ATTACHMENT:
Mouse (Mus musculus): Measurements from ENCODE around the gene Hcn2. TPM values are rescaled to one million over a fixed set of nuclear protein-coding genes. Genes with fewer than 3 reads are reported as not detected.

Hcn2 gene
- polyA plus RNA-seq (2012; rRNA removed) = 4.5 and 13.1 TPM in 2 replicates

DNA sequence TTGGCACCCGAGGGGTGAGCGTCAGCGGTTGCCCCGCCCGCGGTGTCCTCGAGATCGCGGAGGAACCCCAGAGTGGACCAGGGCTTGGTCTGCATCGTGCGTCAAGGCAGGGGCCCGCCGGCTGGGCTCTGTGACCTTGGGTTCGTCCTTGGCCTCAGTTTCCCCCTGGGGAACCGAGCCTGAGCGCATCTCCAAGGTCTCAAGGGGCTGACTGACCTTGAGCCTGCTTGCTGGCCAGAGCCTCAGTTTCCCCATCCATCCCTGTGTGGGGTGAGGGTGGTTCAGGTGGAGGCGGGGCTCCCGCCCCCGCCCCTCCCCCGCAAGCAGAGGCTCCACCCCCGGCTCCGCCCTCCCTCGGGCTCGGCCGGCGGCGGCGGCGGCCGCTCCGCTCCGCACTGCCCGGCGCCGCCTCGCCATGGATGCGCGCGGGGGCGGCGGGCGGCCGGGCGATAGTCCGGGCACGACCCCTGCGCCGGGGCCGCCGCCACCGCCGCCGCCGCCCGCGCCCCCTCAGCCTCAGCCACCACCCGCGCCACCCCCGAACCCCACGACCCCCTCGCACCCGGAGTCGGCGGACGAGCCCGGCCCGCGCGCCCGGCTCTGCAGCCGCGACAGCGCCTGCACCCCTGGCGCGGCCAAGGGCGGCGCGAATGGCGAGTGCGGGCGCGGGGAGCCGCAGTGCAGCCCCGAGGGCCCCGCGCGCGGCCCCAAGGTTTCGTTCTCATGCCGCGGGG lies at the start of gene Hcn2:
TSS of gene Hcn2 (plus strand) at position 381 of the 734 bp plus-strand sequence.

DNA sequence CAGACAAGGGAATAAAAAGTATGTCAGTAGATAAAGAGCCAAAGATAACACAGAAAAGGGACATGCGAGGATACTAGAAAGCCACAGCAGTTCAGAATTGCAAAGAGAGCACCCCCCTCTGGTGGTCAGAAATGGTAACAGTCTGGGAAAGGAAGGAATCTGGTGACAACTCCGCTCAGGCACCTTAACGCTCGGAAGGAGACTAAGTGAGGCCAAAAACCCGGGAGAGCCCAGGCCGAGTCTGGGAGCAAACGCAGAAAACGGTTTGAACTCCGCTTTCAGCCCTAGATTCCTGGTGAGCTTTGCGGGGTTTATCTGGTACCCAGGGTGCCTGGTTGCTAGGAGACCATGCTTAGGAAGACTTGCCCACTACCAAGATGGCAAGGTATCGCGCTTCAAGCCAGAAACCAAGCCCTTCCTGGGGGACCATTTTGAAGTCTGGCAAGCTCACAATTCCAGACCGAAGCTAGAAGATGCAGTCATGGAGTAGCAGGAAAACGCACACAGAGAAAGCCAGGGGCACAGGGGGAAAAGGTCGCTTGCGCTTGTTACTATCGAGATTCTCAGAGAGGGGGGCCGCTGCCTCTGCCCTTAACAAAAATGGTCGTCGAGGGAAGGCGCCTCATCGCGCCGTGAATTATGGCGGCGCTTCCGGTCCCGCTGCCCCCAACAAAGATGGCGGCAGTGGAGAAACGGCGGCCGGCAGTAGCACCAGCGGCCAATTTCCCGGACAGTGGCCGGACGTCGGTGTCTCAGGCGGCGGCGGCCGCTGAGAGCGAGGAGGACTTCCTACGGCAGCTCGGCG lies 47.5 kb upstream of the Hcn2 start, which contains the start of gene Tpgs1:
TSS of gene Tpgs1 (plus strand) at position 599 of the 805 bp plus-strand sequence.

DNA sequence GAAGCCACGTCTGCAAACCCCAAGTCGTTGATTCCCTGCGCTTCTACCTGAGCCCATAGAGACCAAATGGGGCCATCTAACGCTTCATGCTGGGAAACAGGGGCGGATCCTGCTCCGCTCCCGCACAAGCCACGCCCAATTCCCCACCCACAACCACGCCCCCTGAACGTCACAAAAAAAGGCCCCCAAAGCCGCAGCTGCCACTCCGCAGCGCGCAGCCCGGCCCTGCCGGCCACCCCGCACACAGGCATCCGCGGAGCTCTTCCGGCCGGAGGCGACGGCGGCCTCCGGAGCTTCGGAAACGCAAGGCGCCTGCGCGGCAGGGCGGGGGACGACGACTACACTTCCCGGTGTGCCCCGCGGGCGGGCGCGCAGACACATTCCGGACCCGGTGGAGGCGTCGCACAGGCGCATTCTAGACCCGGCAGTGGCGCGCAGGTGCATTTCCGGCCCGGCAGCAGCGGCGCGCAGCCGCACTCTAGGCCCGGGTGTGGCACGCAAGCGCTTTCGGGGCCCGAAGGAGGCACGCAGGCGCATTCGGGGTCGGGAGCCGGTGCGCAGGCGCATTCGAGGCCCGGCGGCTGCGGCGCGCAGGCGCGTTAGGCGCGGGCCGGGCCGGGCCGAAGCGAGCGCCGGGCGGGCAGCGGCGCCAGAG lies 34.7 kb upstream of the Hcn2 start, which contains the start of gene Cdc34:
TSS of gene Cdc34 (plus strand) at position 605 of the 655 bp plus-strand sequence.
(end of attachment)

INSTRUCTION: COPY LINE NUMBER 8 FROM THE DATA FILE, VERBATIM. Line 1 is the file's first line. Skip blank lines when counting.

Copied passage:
DNA sequence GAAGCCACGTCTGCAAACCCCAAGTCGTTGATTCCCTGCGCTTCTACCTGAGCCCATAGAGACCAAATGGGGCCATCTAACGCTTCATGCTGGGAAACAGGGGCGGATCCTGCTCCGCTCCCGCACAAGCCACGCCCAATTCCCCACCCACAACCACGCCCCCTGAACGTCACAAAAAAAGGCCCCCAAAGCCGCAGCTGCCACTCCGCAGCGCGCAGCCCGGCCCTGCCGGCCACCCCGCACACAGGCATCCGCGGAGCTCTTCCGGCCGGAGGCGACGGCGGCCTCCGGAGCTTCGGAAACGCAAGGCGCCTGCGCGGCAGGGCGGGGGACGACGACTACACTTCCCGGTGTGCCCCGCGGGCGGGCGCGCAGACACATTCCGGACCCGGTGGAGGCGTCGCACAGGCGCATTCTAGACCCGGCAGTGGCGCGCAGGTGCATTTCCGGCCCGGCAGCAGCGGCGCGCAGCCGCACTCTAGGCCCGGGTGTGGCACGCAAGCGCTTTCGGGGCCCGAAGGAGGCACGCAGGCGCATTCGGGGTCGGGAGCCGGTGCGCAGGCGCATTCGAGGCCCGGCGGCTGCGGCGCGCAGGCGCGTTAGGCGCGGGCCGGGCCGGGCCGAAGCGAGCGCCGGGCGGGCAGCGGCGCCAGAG lies 34.7 kb upstream of the Hcn2 start, which contains the start of gene Cdc34: